This trip purports to have the goal of providing students with a “balanced view” of the region but the very fact that it is funded by an organization which seeks to cultivate an “appreciation of Israel” makes it impossible for this trip to foster any real understanding of the occupation and persecution of the Palestinian people.
Though Israel and Co., the organizers of this trip, advertises iTrek as a trip that can be customized for groups according to their interests, it provides planning support to the trip leaders, in the form of “setting up site visits, mentoring iTrek leaders, consulting on all aspects of the itinerary, and providing expert advice on all Israel-related topics.” For an organization that pretends to let students shape their experience of Israel, it is highly involved in the planning process and also fails to make any mention of Palestine in its promotion of a trip that claims to be “well balanced.”
Whether the trip is framed as a cultural exchange or peace-seeking initiative, it is in fact part of a disingenuous Israeli-government-linked advocacy program that that aims to misinform participants about the reality of day-to-day life in Palestine/Israel. The intent of this letter is to elaborate on these realities to highlight how the iTrek trip, by ignoring these realities, contributes to diminishing the human rights of the Palestinian people. We, as law students, stand against this whitewashing of oppression and believe it is inappropriate to go on the iTrek trip offered to students. We hope that you will take this into earnest consideration before committing to iTrek or other similar programs.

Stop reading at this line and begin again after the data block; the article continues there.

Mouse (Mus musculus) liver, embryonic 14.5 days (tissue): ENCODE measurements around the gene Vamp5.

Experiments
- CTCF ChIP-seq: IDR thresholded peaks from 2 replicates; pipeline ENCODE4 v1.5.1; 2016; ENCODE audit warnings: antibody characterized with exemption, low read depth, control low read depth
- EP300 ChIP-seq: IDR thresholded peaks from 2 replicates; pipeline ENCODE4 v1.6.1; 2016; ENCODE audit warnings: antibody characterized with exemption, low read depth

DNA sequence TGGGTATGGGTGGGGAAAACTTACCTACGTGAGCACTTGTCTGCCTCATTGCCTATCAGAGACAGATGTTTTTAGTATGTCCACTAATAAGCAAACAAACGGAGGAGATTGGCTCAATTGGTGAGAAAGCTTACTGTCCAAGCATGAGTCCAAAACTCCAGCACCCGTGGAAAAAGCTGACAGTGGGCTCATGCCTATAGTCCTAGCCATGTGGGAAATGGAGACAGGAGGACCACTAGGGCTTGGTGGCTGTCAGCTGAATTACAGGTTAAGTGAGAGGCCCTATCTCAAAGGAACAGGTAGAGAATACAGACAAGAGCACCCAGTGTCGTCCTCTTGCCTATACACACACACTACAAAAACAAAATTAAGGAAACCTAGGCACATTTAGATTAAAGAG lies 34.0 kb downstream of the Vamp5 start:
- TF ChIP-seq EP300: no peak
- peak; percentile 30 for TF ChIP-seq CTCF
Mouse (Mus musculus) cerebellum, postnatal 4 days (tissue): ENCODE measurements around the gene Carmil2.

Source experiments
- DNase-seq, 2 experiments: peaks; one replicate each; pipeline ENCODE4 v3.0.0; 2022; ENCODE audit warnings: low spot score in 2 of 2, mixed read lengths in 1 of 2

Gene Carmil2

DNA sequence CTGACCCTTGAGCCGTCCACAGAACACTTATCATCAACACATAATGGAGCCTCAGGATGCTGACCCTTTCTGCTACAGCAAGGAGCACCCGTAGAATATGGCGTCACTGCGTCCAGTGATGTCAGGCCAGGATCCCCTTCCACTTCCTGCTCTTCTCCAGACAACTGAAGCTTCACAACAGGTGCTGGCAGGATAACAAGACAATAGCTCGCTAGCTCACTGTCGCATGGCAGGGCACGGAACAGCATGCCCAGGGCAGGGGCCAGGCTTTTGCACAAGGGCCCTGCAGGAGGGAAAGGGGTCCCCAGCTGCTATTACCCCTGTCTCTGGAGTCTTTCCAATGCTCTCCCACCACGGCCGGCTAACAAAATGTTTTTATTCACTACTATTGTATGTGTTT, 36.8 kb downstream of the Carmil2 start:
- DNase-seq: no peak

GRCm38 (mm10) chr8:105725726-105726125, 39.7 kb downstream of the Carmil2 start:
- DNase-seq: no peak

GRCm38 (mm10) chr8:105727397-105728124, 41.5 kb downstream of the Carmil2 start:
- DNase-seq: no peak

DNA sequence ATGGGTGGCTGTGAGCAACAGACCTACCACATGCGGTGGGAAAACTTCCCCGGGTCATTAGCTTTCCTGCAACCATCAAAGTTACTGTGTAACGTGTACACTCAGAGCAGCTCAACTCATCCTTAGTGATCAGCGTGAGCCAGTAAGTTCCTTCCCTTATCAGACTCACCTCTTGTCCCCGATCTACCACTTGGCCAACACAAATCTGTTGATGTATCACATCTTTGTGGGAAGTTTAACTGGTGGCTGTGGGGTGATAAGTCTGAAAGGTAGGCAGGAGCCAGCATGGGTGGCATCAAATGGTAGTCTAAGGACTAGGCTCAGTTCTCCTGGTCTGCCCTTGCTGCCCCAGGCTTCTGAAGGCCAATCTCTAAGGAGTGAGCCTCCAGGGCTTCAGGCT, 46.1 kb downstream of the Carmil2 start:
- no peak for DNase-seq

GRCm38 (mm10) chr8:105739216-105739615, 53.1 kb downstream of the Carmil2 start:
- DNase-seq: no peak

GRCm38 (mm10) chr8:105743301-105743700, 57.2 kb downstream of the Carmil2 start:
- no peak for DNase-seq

The trip is targeted to the “next generation of global influentials” so that they may obtain a “better understanding and appreciation of Israel.” While the trip is advertised as an opportunity for students to plan their own journey, it is not an independent endeavor. The mission of Israel & Co., and other similar groups part of the Brand Israel campaign, was developed by the Israeli government as an attempt to make Israel look more attractive and deflect attention away from Israeli human rights abuses. Millions of dollars have been spent on such initiatives, part of Israel’s wider outreach program with the world, which also includes training American police forces on methods of brutality.
As law students and future leaders, we have a responsibility to critically evaluate our choices, not accept options at face value, and treat situations of grave injustice and inequality with seriousness. This trip aims to present a progressive-looking Israel but hides the ugly realities of Israel’s policies and history as a settler-colonial state built on ethnic cleansing. An accurate understanding of Israel cannot be divorced from its policies in Palestine and the consequences felt by the Palestinian people which this trip fails to adequately address, including the destruction of homes, building of illegal settlement-colonies, use of arbitrary detentions, discriminatory immigration and refugee policies, periodic large-scale killings and military incursions, and ongoing confiscation of resources. Trips such as iTrek seek to obscure that reality in an effort to lull participants into complicity with Israel’s illegal actions.
These types of misleading trips are not only being offered to NYU Law students. For example, students at Berkeley Law issued a similar pledge to not participate in the upcoming iTrek trip offered there. This year students from University of Pennsylvania School of Law have also committed to not participate in this trip. These letters are part of a worldwide effort to halt and reverse Israel’s destructive and discriminatory policies by raising awareness on the reality of the situation in Palestine/Israel and holding institutions and actors accountable for their complicity with Israel’s oppression.